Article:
Age-related macular degeneration is a chronic eye disease that occurs when tissue in the macula, the part of your retina that's responsible for central vision, deteriorates. The retina is the layer of tissue on the inside back wall of your eyeball. Degeneration of the macula causes blurred central vision or a blind spot in the center of your visual field.

The first sign of macular degeneration may be a need for more light when you do close-up work. Fine newsprint may become harder to read and street signs more difficult to recognize. Eventually you may notice that when you're looking at a grid, some of the straight lines appear distorted or crooked. Gray or blank spots may mask the center of your visual field. The condition usually develops gradually, but may sometimes progress rapidly, leading to severe vision loss in one or both eyes.

Macular degeneration affects your central vision, but not your peripheral vision; thus it doesn't cause total blindness. Still, the loss of clear central vision critical for reading, driving, recognizing people's faces and doing detail work greatly affects your quality of life. In most cases, the damage caused by macular degeneration can't be reversed, but early detection may help reduce the extent of vision loss.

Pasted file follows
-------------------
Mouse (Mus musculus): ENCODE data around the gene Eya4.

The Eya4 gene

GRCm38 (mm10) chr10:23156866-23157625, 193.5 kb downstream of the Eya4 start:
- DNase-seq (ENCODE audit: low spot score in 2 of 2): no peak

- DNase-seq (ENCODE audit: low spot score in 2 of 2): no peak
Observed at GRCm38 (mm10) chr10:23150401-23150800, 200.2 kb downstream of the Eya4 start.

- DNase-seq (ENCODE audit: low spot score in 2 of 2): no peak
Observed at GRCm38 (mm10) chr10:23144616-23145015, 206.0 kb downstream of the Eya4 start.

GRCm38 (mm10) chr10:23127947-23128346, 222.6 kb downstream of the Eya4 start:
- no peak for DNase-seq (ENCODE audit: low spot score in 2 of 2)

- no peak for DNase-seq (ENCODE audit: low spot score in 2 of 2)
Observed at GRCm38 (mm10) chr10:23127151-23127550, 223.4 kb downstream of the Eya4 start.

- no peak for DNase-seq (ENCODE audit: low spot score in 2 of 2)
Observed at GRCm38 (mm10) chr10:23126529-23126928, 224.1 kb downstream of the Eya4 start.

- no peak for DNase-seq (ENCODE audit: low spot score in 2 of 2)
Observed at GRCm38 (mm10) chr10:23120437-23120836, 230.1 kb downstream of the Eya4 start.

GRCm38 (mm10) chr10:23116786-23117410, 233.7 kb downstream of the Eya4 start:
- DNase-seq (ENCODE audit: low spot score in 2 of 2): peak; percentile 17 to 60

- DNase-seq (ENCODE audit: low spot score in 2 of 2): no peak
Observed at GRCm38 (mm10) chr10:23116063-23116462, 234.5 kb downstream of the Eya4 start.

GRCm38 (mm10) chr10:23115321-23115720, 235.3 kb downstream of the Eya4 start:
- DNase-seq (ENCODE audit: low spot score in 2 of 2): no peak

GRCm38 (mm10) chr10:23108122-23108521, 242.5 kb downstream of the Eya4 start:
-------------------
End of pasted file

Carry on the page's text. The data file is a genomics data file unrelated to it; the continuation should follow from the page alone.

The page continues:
The condition tends to develop as you get older, hence the "age-related" part of its name. Macular degeneration is the leading cause of severe vision loss in people age 60 and older. More than 1.6 million American adults have the advanced form of age-related macular degeneration.